Naumanís early focus on himself as both material and subject switched to the viewer in the 1970s. Performance Corridor (1969), the first of his constructed environments, marks the transition between works that feature the artist as performer and those for which he became the director behind the scenes. Made from plywood and measuring twenty feet long and only twenty inches wide, the narrow passageway (originally designed to the width of the artistís hips) was first conceived as a prop for the work Walk with Contrapposto (1968). In the video, the artist is seen parading down the corridor in the stylized pose of classical sculpture. The historical function of this exaggerated stance was to create the illusion of movement in a static figure. Nauman is perhaps making the point that in art which allows for real action, such devices are unnecessary. Not long after making this piece, the artist realized that the viewer could enact the same action or performance, and in so doing experience a keener sense of his or her physical and perceptual states. Nauman disappeared from his work and his subsequent series of corridors and rooms became the stage sets upon which he would choreograph the viewerís activities and responses.

Incorporating mirrors, cameras, and monitors into his rather restricting environments, the artist allows the viewer to watch his own performance, yet he or she is often confronted with a simultaneous recognition and mis-recognition of his or her variously truncated, masked or inverted image. Reminiscent of fun-house distortions, they inspire a similar uncertainty in what is real or unchanging. Like his studio films which offered no satisfying resolution, the corridors also deny the viewer the comfort of the familiar.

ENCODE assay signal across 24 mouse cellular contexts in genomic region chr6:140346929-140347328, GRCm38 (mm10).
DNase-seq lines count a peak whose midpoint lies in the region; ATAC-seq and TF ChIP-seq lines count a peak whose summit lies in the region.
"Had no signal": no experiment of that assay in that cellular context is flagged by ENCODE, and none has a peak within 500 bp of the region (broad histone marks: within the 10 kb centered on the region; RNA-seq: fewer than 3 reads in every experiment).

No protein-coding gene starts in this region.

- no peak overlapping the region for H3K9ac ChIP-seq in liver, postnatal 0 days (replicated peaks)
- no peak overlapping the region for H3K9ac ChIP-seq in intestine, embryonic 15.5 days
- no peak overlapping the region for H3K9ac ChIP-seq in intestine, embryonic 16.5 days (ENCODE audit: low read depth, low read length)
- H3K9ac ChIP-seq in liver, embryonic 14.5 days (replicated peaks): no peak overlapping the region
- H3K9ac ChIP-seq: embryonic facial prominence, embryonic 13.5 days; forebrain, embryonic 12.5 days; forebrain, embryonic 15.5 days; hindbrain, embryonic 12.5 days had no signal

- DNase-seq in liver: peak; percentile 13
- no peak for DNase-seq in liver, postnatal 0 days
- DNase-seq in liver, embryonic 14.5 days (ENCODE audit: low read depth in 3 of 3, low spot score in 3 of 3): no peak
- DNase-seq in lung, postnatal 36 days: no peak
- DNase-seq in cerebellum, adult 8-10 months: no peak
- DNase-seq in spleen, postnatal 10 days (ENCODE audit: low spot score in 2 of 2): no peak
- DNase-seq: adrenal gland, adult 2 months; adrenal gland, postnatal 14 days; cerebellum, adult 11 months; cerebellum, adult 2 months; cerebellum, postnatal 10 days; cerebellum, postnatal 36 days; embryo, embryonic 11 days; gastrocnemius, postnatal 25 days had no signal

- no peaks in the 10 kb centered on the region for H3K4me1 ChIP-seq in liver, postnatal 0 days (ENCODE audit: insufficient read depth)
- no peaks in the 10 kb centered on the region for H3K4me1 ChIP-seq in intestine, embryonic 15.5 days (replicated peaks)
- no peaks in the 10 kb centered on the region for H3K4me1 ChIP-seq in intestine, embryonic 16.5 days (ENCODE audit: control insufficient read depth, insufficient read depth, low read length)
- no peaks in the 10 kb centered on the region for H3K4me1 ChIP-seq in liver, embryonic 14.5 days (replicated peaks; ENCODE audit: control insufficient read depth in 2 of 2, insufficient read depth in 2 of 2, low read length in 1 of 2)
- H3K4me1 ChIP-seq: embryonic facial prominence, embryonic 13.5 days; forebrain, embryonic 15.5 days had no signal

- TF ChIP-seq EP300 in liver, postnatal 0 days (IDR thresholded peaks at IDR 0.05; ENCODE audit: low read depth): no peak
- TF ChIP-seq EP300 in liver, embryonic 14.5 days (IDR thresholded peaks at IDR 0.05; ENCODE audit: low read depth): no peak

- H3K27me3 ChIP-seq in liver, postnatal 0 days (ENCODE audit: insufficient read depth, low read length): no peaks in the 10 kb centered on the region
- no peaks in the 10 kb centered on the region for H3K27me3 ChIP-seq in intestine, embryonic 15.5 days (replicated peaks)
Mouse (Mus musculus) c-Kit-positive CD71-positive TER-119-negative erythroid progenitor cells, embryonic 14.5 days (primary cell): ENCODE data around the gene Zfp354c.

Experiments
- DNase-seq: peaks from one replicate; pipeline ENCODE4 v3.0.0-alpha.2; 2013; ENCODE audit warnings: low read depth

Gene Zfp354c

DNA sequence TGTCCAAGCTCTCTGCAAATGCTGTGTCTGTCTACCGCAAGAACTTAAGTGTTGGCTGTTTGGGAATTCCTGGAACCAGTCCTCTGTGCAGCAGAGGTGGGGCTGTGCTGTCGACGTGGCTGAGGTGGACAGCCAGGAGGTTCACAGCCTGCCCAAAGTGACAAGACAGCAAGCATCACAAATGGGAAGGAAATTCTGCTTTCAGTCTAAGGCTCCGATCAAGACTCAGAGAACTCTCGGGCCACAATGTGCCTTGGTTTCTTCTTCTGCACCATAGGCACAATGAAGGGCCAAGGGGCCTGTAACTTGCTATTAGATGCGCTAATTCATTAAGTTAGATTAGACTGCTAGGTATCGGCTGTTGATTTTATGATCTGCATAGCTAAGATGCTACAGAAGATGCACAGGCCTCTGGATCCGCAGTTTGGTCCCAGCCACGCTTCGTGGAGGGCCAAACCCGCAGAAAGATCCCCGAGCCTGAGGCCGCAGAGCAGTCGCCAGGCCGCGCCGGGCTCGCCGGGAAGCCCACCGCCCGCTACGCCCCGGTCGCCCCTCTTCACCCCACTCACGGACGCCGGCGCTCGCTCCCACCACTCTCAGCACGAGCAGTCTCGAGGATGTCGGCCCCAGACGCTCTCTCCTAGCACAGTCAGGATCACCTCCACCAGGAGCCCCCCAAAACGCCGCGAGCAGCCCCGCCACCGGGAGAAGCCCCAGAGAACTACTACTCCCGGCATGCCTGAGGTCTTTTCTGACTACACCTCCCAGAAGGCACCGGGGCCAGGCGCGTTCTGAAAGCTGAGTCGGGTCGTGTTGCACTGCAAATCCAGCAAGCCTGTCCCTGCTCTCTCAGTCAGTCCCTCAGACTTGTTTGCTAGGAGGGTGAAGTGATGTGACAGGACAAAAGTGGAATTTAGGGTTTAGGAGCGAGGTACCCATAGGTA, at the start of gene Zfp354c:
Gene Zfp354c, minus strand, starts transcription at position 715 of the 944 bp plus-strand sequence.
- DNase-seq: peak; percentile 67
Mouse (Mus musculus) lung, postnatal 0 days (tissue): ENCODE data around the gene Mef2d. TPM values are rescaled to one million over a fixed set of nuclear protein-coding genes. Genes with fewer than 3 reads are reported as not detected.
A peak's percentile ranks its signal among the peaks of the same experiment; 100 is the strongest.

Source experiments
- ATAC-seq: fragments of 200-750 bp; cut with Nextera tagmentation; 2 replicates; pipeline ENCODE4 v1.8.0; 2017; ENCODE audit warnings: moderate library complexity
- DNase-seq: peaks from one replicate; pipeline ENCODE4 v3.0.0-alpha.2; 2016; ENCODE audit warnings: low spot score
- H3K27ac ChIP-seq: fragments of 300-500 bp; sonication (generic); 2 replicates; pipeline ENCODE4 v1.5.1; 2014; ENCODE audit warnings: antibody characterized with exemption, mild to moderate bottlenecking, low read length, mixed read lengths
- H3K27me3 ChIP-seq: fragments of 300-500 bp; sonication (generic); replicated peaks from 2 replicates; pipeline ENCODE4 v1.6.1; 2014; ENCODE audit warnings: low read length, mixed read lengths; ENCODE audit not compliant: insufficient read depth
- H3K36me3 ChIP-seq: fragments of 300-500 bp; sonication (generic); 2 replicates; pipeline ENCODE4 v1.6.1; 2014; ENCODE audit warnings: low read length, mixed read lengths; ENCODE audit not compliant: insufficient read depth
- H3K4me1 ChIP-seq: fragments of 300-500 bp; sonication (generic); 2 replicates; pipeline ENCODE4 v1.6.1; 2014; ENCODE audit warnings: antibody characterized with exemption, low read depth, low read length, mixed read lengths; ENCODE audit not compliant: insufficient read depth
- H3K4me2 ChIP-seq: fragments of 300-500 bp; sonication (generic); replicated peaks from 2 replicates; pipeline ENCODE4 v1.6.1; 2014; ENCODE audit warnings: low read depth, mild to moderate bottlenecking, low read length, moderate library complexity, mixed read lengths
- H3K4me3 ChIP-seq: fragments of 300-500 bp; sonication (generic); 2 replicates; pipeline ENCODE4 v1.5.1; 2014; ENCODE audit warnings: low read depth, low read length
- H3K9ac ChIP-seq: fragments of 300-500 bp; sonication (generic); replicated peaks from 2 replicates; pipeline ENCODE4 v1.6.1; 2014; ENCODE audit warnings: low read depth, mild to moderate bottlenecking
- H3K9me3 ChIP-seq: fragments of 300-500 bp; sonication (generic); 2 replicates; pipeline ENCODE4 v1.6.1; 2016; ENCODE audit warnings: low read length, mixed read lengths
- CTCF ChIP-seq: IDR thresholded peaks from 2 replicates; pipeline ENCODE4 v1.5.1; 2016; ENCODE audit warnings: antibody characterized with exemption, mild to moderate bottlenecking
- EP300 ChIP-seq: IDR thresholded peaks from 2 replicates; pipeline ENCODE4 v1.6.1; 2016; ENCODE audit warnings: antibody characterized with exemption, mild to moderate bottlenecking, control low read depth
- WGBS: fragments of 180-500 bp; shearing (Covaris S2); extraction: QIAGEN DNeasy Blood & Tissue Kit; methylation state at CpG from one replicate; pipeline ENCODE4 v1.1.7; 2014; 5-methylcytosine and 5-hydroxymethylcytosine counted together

In the 1980s, as his work became more political, the artist introduced more overtly theatrical characters, including clowns, jesters, and mimes, into his vocabulary and emphasized the masquerade characteristic of the social theater. Like the corridors (and the artistís language-based works), these pieces also suggest the normally unquestioned exterior forces that often dictate behavior and inform the self. Mean Clown Welcome (1985), which depicts two clowns who attempt over and over to shake hands but never quite connect, reenacts the alienation from the self that the viewer experienced in the corridors but with an "other." Simultaneously recognizable and hidden behind a mask, the clown may be yet another mirror image of the audience and our own rather tragi-comic situation on the world stage - our frequent failure to communicate with one another. The exhibition concludes with Raw Material ĖBRRR (1990), a video installation that signals Naumanís reappearance as the primary focus of his work after twenty years. Recalling his earlier examinations of the self through bodily exercises, the work shows the artistís image multiplied, distorted, and disembodied. As a "talking head" Ė another type of performer ĖNauman spouts incessantly what seems to be a meaningless sound or a response to feeling cold or what can also be read as the first letters of his name Ė "BRRR." Nauman may be reintroducing himself to us with this work, whose title, Raw Material, suggests a state of potential and reminds us of the possibility that lies within Naumanís existential theater through the power of self-examination, despite the discomfort it may provoke.

Bruce Nauman
Art Make-up No. 2: Pink (Detail), 1967-1968
16mm color films, silent - Videostill
COPYRIGHT VG Bild - Kunst, Bonn 2003 / 2004